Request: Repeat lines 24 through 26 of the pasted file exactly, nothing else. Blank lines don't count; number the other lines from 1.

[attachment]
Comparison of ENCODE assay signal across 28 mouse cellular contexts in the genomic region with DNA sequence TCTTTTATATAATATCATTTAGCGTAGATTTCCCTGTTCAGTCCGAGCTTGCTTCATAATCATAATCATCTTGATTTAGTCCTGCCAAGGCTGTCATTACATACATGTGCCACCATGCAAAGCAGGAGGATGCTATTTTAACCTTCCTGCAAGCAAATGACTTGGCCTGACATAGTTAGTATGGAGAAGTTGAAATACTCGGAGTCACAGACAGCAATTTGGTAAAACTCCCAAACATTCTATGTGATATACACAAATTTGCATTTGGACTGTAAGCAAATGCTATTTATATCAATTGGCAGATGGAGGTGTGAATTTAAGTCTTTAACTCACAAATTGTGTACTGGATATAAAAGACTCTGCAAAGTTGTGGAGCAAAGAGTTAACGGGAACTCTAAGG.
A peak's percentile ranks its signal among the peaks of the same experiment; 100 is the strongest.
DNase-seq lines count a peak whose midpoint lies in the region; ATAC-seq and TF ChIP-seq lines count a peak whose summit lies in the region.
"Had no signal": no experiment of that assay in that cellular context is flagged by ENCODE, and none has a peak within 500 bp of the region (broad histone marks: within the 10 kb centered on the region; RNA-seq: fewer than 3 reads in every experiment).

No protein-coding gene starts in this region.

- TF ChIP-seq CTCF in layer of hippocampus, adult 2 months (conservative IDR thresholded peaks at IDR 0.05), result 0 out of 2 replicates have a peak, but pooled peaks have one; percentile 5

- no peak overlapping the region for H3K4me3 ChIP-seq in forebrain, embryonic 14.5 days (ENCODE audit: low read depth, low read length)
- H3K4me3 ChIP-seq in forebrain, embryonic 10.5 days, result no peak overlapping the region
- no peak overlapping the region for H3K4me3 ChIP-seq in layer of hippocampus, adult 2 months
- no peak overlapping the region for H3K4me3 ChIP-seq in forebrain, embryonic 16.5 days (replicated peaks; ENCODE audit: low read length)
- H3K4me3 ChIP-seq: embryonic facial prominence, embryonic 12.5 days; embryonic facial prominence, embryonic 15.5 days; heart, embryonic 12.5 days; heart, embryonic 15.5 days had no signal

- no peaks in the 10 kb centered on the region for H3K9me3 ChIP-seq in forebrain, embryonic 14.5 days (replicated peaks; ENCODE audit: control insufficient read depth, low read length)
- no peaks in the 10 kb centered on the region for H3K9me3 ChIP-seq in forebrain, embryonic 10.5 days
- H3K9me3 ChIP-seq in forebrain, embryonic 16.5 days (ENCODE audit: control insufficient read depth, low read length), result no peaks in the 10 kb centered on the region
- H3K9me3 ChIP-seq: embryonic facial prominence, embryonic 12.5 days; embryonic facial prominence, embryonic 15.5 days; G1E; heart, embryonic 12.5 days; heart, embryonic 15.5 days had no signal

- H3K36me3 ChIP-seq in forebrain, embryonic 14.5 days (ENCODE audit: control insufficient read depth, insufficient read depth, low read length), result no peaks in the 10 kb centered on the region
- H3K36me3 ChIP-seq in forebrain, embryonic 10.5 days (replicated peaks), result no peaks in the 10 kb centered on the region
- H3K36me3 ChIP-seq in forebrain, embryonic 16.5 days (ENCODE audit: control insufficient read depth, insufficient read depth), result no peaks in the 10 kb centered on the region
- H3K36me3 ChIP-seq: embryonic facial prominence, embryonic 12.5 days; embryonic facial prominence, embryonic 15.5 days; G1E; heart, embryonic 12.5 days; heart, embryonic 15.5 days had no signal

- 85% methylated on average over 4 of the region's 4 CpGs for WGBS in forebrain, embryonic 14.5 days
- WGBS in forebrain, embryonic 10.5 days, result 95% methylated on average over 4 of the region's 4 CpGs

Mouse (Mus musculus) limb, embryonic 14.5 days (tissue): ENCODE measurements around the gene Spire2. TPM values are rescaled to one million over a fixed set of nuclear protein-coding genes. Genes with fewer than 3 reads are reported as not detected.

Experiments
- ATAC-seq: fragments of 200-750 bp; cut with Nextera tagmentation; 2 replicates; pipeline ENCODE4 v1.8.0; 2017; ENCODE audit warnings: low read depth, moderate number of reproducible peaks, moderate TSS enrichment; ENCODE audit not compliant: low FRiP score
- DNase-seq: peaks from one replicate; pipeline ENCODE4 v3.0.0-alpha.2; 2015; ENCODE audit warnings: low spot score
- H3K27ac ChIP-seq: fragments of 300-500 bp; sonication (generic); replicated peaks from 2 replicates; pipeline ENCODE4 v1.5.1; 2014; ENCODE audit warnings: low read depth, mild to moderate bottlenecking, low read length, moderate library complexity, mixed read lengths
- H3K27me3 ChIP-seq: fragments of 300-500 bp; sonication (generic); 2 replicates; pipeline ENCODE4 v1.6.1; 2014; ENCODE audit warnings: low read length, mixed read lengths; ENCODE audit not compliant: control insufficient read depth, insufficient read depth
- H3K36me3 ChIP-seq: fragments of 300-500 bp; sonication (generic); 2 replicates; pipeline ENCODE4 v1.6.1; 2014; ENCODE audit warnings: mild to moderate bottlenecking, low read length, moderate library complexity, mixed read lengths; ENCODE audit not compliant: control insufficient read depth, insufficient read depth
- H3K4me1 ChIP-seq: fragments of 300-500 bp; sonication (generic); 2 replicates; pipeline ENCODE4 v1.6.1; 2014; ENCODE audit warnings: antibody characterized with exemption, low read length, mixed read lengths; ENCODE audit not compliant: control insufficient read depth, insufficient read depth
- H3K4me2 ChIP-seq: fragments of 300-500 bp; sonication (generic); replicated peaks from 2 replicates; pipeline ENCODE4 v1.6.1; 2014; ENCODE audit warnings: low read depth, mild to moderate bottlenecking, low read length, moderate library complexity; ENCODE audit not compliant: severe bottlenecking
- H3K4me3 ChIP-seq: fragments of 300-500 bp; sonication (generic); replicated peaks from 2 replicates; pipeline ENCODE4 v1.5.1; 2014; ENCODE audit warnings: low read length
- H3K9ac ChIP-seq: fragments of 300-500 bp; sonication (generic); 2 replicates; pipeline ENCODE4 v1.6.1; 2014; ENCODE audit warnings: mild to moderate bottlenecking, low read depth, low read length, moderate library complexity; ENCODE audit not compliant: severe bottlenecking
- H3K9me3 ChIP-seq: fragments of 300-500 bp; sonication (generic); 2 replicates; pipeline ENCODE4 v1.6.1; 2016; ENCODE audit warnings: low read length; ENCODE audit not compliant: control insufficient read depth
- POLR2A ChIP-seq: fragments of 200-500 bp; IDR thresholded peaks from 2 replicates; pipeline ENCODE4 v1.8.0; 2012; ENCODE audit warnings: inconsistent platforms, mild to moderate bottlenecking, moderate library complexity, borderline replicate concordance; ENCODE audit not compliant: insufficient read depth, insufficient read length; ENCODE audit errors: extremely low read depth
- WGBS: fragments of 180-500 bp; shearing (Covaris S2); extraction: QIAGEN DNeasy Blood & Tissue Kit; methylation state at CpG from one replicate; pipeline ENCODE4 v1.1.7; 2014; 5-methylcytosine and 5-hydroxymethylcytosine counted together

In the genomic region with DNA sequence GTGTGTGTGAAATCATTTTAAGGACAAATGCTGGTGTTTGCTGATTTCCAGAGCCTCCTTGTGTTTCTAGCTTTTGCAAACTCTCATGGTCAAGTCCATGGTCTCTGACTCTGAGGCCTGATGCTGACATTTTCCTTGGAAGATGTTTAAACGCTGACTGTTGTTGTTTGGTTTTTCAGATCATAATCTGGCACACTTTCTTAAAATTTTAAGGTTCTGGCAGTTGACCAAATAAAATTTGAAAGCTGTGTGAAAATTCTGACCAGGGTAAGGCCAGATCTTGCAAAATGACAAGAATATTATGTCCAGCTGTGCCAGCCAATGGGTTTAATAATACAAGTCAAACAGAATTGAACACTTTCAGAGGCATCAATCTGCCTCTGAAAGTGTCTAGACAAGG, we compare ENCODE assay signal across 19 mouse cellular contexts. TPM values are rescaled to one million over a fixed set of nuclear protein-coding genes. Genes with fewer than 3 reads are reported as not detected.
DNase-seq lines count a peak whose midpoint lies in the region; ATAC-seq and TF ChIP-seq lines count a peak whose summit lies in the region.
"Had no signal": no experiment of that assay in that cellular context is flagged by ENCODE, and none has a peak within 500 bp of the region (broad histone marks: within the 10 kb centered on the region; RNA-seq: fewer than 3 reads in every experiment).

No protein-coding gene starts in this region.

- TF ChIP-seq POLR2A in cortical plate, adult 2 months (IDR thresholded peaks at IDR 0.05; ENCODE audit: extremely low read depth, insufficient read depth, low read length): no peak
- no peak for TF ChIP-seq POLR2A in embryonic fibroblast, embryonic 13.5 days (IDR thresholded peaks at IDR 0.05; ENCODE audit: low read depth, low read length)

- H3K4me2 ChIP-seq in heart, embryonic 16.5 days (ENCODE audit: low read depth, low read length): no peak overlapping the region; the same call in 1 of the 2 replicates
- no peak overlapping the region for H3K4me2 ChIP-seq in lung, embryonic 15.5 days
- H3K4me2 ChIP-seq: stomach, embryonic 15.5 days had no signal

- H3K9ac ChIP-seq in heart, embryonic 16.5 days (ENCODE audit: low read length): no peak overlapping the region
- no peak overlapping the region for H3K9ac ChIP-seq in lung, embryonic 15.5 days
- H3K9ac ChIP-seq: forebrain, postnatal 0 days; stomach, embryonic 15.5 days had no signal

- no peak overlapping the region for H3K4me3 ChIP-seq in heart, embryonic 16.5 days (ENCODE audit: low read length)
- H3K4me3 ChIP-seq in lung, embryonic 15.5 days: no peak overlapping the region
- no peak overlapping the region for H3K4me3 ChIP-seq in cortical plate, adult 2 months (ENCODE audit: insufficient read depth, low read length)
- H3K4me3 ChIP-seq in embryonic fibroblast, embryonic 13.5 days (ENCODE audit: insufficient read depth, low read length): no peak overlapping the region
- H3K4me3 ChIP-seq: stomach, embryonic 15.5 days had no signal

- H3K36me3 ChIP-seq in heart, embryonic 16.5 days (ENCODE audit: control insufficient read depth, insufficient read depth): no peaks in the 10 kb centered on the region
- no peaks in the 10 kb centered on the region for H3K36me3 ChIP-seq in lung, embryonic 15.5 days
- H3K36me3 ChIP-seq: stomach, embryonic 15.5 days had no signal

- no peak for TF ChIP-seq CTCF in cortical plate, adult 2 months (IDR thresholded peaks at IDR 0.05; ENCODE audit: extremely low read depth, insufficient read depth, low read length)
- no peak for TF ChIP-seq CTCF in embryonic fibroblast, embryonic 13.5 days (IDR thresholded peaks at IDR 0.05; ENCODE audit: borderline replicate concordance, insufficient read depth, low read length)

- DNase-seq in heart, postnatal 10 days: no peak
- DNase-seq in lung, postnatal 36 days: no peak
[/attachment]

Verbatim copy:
- ATAC-seq: fragments of 200-750 bp; cut with Nextera tagmentation; 2 replicates; pipeline ENCODE4 v1.8.0; 2017; ENCODE audit warnings: low read depth, moderate number of reproducible peaks, moderate TSS enrichment; ENCODE audit not compliant: low FRiP score
- DNase-seq: peaks from one replicate; pipeline ENCODE4 v3.0.0-alpha.2; 2015; ENCODE audit warnings: low spot score
- H3K27ac ChIP-seq: fragments of 300-500 bp; sonication (generic); replicated peaks from 2 replicates; pipeline ENCODE4 v1.5.1; 2014; ENCODE audit warnings: low read depth, mild to moderate bottlenecking, low read length, moderate library complexity, mixed read lengths